This practice was abolished and now a draw is made in which three of the five teams automatically qualify for the semi-final stage of the competition. Two other teams play in a lone quarter-final with the joining the other three teams at the semi-final stage. Once a team is defeated they are eliminated from the championship, the Munster Championship has wider implications for the GAA All-Ireland Hurling Senior Championship
Ireland is an island in the North Atlantic. It is separated from Great Britain to its east by the North Channel, the Irish Sea, Ireland is the second-largest island of the British Isles, the third-largest in Europe, and the twentieth-largest on Earth. Politically, Ireland is divided between the Republic of Ireland, which covers five-sixths of the island, and Northern Ireland, in 2011, the population of Ireland was about 6.4 million, ranking it the second-most populous island in Europe after Great Britain. Just under 4.6 million live in the Republic of Ireland, the islands geography comprises relatively low-lying mountains surrounding a central plain, with several navigable rivers extending inland. The island has lush vegetation, a product of its mild, thick woodlands covered the island until the Middle Ages. As of 2013, the amount of land that is wooded in Ireland is about 11% of the total, there are twenty-six extant mammal species native to Ireland. The Irish climate is moderate and classified as oceanic.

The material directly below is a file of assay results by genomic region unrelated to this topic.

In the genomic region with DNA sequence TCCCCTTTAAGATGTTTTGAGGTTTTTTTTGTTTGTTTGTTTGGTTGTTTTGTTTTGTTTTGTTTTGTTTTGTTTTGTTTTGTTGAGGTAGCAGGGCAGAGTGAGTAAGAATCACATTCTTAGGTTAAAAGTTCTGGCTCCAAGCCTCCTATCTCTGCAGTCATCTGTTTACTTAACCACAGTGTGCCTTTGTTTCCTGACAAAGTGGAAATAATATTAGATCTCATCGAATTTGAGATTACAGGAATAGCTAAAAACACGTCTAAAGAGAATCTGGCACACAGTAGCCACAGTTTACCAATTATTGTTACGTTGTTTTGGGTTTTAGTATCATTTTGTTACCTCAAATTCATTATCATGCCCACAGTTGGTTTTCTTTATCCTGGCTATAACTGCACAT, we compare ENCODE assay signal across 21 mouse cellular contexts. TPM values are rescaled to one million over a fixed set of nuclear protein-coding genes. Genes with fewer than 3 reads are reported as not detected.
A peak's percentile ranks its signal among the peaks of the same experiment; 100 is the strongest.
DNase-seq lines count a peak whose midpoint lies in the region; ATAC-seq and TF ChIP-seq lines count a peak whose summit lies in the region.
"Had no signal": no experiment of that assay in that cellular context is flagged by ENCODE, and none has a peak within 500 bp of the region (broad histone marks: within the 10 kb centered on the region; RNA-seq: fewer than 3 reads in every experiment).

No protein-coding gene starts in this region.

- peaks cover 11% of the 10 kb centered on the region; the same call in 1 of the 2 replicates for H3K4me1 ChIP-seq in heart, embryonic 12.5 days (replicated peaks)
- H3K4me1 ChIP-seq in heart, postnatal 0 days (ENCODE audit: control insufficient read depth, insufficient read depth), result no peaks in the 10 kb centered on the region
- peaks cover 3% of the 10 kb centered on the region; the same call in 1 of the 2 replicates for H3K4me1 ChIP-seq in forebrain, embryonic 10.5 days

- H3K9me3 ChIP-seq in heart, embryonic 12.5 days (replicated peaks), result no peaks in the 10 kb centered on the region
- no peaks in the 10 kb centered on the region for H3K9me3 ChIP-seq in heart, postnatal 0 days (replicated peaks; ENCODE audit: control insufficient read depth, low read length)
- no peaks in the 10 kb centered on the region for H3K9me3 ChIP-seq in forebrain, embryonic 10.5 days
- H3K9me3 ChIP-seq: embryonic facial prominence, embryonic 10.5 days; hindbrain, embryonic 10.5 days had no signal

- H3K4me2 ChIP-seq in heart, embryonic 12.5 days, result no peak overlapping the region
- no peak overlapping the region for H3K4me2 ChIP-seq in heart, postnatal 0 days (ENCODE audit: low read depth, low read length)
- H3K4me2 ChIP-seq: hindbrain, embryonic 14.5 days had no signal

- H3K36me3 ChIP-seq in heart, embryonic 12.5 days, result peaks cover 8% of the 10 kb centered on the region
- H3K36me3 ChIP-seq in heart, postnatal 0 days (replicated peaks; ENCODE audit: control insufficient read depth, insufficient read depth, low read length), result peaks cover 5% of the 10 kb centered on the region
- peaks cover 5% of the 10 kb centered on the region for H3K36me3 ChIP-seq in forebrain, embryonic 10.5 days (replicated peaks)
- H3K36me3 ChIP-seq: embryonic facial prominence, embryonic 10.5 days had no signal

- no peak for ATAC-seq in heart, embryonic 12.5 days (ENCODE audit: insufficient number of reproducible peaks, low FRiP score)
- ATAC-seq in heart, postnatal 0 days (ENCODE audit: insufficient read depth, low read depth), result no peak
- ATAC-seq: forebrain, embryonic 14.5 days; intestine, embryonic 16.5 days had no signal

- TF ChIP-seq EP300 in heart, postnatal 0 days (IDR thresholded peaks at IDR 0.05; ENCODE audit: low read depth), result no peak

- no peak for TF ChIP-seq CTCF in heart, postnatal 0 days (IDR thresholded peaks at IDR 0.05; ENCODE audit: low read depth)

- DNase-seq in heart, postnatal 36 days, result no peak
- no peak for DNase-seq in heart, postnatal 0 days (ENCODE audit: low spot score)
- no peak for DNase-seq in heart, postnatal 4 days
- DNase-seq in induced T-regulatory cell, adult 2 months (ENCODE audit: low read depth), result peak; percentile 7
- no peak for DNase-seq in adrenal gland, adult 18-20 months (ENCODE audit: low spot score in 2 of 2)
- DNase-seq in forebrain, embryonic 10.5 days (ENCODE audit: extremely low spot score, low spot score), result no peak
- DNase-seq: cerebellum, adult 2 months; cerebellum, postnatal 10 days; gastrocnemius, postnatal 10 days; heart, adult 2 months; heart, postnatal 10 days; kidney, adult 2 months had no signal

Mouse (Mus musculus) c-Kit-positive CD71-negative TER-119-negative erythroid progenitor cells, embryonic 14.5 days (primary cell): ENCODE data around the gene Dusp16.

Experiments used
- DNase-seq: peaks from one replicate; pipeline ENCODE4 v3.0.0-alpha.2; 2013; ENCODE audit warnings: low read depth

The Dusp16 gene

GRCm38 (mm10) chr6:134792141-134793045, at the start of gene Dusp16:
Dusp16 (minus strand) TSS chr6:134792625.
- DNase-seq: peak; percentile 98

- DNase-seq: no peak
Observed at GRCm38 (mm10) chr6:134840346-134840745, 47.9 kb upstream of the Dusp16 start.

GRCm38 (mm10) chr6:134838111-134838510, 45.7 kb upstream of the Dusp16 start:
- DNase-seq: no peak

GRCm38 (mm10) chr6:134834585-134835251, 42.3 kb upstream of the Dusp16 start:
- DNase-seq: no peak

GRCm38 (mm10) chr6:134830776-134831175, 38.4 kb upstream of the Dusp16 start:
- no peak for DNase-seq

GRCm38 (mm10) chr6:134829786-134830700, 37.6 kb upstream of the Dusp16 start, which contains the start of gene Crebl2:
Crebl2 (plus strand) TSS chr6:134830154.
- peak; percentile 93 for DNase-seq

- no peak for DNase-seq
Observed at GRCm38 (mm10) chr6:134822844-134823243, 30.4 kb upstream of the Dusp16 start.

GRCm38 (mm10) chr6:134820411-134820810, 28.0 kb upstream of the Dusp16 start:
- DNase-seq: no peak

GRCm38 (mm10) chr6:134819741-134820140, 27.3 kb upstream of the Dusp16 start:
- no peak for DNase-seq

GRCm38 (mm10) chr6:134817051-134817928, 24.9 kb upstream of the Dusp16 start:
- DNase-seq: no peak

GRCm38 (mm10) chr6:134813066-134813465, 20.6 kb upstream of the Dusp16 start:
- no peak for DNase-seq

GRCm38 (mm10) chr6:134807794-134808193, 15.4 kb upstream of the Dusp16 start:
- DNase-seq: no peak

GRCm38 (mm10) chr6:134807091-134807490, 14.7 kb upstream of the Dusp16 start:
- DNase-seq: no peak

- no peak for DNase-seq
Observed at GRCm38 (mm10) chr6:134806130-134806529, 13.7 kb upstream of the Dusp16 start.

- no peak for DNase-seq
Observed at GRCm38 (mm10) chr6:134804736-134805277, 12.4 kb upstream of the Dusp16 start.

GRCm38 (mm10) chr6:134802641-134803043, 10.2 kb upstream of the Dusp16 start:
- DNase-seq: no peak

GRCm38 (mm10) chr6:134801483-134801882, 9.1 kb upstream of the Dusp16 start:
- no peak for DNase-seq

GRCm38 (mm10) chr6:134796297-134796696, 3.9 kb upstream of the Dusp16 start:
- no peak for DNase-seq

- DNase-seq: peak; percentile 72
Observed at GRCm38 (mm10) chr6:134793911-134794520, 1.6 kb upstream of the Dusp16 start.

As a result, winters are milder than expected for such a northerly area, summers are cooler than those in Continental Europe. Rainfall and cloud cover are abundant, the earliest evidence of human presence in Ireland is dated at 10,500 BC. Gaelic Ireland had emerged by the 1st century CE, the island was Christianised from the 5th century onward. Following the Norman invasion in the 12th century, England claimed sovereignty over Ireland, English rule did not extend over the whole island until the 16th–17th century Tudor conquest, which led to colonisation by settlers from Britain. In the 1690s, a system of Protestant English rule was designed to materially disadvantage the Catholic majority and Protestant dissenters, with the Acts of Union in 1801, Ireland became a part of the United Kingdom. Northern Ireland saw much civil unrest from the late 1960s until the 1990s and this subsided following a political agreement in 1998. In 1973 the Republic of Ireland joined the European Economic Community while the United Kingdom, Irish culture has had a significant influence on other cultures, especially in the fields of literature.
Alongside mainstream Western culture, an indigenous culture exists, as expressed through Gaelic games, Irish music. The culture of the island shares many features with that of Great Britain, including the English language, and sports such as association football, horse racing. The name Ireland derives from Old Irish Eriu and this in turn derives from Proto-Celtic *Iveriu, which is the source of Latin Hibernia. Iveriu derives from a root meaning fat, during the last glacial period, and up until about 9000 years ago, most of Ireland was covered with ice, most of the time